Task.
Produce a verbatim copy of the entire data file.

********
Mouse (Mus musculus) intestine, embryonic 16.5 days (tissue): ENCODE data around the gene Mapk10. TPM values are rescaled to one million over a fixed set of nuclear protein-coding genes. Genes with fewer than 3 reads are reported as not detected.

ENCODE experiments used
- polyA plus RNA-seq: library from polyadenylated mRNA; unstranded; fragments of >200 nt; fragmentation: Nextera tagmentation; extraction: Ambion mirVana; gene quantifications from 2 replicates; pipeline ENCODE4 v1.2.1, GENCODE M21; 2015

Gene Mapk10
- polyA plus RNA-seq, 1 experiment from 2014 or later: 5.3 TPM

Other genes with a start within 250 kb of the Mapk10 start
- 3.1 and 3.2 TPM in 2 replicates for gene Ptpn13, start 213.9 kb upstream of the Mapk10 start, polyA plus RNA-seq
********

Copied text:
Mouse (Mus musculus) intestine, embryonic 16.5 days (tissue): ENCODE data around the gene Mapk10. TPM values are rescaled to one million over a fixed set of nuclear protein-coding genes. Genes with fewer than 3 reads are reported as not detected.

ENCODE experiments used
- polyA plus RNA-seq: library from polyadenylated mRNA; unstranded; fragments of >200 nt; fragmentation: Nextera tagmentation; extraction: Ambion mirVana; gene quantifications from 2 replicates; pipeline ENCODE4 v1.2.1, GENCODE M21; 2015

Gene Mapk10
- polyA plus RNA-seq, 1 experiment from 2014 or later: 5.3 TPM

Other genes with a start within 250 kb of the Mapk10 start
- 3.1 and 3.2 TPM in 2 replicates for gene Ptpn13, start 213.9 kb upstream of the Mapk10 start, polyA plus RNA-seq